This is a HIGHLY COMPETITIVE program. To be included in the competitive ranking, applications must be complete including all transcripts and proof of enrollment by February 1. Meeting minimum entrance requirements does not guarantee admissions to the program. Please see the Highly Competitive Program Chart for more details.

Additional Requirements

  • Standard First Aid with ‘CPR Level C - BLS CPR.' Please note that CPR recertification is required yearly.
  • Students are not permitted to attend clinical practice if immunization, CPR, First Aid, security clearance requirements, or any other mandatory requirements are outstanding.
  • Students are required to make up any clinical practice or nursing laboratory time at their own expense.

Costs for these certifications/documents will be the responsibility of the applicant. Similarly, students will be required to pay for the make-up of any missed scheduled clinical practice or nursing lab time. Any missed clinical or nursing laboratory hours MUST be made up.

Not quite ready? Check out our Pre-Health Sciences Pathway to Advanced Diplomas and Degrees program.

Transfer or Advanced Level Applicants

Due to the popularity of the Bachelor of Science in Nursing program and the number of students accepted in first year, there is no space available for applicants with previous degree nursing credits. Applications from students with BScN transfer credits from other institutions will not be accepted and the application will not be processed.

Health Requirements

The health of each student must be such that he/she can successfully meet the demands of the program, including clinical practice that involves physically strenuous activity such as repetitive lifting and bending, walking and standing over extended periods, fine motor coordination, and participation in a helping relationship with clients.

IMMUNIZATION - COMMUNICABLE DISEASE requirements

Completion of the IMMUNIZATION - COMMUNICABLE DISEASE FORM is a MANDATORY condition
for your clinical/practical placement. THIS FORM IS YOUR RESPONSIBILITY.

Download your IMMUNIZATION - COMMUNICABLE DISEASE FORM (pdf)

Questions regarding completion of this form can be submitted to: Immunizations@sl.on.ca

Note: Full-time students coverage for vaccines received on or after September 1, can be claimed under the Student Sickness & Accident Insurance Plan.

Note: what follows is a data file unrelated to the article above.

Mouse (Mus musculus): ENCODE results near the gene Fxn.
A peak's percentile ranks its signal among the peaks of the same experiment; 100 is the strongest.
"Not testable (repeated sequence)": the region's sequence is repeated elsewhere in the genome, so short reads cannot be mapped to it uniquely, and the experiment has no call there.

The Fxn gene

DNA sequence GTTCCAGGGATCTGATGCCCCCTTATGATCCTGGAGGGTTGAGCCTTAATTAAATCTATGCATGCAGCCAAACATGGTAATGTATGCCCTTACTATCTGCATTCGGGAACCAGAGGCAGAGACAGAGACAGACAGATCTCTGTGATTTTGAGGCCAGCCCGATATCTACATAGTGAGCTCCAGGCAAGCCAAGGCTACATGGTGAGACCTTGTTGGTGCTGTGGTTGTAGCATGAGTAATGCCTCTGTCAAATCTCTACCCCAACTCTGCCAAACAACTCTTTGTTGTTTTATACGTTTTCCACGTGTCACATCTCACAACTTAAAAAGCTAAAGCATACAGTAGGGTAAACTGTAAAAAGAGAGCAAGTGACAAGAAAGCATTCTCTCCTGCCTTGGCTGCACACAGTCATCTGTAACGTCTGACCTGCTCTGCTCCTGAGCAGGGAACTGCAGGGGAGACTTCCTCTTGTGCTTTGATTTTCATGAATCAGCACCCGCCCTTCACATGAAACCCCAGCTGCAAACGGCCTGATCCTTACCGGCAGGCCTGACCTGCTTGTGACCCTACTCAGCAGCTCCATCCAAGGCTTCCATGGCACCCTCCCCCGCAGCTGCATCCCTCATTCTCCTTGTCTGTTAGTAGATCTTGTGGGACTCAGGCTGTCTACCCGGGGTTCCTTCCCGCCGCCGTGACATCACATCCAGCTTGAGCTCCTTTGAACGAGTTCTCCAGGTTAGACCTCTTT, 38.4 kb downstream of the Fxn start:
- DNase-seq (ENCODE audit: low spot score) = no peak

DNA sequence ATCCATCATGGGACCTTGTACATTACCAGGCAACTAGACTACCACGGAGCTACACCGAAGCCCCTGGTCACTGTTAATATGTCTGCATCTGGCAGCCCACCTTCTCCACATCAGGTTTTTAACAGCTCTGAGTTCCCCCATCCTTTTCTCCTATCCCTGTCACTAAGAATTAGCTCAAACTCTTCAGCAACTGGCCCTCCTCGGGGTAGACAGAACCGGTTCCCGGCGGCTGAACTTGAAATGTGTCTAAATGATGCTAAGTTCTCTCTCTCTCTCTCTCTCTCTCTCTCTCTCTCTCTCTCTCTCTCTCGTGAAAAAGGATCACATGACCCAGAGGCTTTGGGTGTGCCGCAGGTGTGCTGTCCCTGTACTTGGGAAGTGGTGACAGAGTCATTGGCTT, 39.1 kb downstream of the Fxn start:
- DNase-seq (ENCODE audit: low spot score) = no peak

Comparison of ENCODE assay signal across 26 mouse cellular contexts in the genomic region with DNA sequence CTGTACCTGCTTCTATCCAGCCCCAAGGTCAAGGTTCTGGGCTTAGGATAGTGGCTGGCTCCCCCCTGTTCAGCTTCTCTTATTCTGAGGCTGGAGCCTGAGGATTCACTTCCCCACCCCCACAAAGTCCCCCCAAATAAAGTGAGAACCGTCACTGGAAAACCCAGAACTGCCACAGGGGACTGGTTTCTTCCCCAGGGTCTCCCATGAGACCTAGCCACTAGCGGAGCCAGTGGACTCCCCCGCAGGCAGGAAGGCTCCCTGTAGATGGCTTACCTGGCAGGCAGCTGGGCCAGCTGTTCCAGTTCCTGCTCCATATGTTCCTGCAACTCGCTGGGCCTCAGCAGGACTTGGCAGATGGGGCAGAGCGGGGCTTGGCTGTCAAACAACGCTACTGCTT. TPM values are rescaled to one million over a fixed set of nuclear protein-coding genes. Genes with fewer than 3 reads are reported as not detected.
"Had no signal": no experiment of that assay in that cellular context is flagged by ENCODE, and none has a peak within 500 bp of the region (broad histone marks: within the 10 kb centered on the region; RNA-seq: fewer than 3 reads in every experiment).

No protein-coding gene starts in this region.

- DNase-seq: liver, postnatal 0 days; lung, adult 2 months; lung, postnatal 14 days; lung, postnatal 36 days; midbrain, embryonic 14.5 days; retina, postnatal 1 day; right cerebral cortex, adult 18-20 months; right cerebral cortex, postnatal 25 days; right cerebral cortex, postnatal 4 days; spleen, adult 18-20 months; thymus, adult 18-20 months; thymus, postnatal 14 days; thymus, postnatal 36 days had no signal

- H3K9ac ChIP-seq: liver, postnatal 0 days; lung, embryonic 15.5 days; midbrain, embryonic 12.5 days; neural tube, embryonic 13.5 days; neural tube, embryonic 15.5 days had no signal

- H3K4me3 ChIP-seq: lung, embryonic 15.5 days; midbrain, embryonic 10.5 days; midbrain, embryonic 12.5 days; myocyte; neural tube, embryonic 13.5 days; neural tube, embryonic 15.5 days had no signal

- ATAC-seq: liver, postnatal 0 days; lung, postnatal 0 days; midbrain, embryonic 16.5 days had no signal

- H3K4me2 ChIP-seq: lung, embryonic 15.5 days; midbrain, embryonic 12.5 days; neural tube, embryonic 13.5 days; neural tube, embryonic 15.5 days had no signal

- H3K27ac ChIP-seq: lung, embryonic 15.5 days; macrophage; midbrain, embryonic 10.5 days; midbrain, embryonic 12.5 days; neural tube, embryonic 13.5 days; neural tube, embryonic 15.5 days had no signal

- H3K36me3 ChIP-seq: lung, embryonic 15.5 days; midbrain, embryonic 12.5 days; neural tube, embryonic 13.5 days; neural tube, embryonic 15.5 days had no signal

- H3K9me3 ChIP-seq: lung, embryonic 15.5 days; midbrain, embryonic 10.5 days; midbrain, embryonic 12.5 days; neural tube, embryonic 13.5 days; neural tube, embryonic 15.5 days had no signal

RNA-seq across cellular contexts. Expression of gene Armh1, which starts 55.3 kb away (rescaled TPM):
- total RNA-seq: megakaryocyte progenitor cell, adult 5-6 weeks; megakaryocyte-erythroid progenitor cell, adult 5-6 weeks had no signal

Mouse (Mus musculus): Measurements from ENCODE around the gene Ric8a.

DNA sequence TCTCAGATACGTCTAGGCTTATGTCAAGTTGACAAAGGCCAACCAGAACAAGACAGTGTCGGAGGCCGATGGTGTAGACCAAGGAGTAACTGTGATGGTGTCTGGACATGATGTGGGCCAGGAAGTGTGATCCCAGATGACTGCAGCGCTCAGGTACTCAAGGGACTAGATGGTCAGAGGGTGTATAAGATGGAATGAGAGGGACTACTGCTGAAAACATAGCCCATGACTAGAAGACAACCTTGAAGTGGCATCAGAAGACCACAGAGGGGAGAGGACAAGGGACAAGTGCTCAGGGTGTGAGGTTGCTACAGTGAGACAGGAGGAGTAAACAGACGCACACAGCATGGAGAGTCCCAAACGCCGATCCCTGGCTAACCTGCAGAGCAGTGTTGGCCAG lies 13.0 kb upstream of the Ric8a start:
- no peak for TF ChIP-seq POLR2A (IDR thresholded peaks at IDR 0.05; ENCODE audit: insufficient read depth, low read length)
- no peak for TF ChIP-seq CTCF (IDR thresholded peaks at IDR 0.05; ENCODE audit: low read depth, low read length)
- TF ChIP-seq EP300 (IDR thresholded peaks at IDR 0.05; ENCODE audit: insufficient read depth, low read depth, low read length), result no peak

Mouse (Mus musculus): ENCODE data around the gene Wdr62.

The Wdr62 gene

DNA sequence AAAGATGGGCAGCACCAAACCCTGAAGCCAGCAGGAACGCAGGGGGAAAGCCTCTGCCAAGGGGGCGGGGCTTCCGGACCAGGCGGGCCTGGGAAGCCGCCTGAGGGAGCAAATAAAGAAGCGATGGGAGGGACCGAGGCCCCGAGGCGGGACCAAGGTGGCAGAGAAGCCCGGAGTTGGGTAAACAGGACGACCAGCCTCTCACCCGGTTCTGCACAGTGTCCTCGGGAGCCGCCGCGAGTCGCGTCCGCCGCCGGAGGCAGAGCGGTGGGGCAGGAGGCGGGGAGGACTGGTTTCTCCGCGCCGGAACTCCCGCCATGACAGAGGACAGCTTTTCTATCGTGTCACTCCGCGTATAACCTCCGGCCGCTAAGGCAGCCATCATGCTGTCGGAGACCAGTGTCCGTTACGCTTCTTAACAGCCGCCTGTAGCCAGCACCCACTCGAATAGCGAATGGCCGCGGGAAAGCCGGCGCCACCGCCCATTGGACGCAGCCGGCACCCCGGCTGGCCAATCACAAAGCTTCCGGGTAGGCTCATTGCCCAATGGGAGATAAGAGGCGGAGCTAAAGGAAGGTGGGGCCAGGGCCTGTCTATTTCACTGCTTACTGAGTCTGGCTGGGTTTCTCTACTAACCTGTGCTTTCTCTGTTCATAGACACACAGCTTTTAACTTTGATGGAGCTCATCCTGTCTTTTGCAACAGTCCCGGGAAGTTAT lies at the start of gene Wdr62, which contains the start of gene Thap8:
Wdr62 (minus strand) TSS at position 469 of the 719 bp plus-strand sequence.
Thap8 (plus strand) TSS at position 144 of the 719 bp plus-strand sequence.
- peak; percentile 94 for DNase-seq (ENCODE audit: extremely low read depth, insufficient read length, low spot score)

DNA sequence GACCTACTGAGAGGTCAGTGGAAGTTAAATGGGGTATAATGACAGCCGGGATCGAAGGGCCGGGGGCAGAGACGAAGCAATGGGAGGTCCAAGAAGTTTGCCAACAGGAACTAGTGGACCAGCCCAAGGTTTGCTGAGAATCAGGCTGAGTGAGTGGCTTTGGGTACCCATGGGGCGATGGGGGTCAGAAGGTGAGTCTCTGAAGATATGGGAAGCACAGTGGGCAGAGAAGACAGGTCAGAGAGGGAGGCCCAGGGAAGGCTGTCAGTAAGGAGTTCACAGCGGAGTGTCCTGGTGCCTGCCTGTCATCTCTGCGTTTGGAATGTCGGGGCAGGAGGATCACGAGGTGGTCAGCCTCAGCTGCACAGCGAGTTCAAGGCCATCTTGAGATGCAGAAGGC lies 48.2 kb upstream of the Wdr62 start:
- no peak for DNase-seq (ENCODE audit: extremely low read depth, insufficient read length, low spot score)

Fees

2020 - 2021

Tuition
Program Fees
Ancillary Fees
Total
CAD
Tuition
$6,118.78 CAD
Program Fees
$0.00 CAD
Ancillary Fees
$879.32 CAD
Total
$6,998.10 CAD

Tuition fees are subject to change pending confirmation of provincial Ministry Funding rates for 2021-2022.

Cornwall

Our Cornwall campus has a brand new library, new health simulation labs, renovated student common areas and more to make your transition to college life an easy one.

Cornwall Campus Exterior
cornwall library
Cornwall Campus

Career Opportunities

Registered Nurses find rewarding careers in areas such as public and community health, critical care, rehabilitation, long-term care, maternal and child health, medical and surgical nursing, mental health, correctional services, and many more.

Program Contacts

Program Contact
Margaret Wheeler RN, BScN, MEd (Year 1 & Year 2)
mwheeler@sl.on.ca
613.933.6080, ext. 2808

Suzee Rocque (Year 3 & Year 4)
srocque@sl.on.ca
613.933.6080 ext. 2125

Admissions Information
Contact a member of our recruitment team
ask@sl.on.ca
1.800.463.0752 and ask for Recruiting

Other

This college has been granted a consent by the Minister of Training, Colleges and Universities to offer this applied degree for a seven year term starting 09/07/21. The college shall ensure that all students admitted to the above-named program during the period of consent will have the opportunity to complete the program within a reasonable time frame.

Please Note: Students enrolled in the BScN program as of Sept 2020 at St. Lawrence College are part of the Laurentian Collaborative BScN program. These students will work towards completing the Laurentian credential, with the final graduates from the SLC/Laurentian collaborative program occurring in Spring 2024. We are no longer accepting students into this collaborative program.